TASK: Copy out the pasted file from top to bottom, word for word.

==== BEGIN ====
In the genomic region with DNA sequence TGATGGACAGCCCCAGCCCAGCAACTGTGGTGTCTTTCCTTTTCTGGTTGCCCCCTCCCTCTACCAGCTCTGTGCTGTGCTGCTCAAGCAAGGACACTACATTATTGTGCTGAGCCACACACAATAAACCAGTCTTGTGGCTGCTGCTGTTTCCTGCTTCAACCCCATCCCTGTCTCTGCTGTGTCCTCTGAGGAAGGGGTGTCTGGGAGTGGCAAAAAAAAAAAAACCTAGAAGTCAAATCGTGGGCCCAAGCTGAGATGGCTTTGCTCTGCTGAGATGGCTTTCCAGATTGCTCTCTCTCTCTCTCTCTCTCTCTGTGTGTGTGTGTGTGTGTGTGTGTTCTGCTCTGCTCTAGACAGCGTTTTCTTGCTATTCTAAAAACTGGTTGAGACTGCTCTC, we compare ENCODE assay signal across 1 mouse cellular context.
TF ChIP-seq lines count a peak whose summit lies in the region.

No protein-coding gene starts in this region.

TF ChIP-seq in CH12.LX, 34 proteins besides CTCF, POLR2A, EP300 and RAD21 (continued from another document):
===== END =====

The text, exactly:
In the genomic region with DNA sequence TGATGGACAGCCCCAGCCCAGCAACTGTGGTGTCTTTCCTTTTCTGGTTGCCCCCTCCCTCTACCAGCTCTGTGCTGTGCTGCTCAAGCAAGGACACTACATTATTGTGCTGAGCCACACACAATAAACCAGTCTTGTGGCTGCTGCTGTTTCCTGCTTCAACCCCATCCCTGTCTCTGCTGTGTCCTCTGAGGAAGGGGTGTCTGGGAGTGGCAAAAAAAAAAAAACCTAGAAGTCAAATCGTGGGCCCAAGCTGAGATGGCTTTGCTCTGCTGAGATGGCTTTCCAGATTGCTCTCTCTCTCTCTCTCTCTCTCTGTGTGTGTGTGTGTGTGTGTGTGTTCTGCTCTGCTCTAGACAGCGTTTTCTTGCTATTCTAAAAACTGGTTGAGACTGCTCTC, we compare ENCODE assay signal across 1 mouse cellular context.
TF ChIP-seq lines count a peak whose summit lies in the region.

No protein-coding gene starts in this region.

TF ChIP-seq in CH12.LX, 34 proteins besides CTCF, POLR2A, EP300 and RAD21 (continued from another document):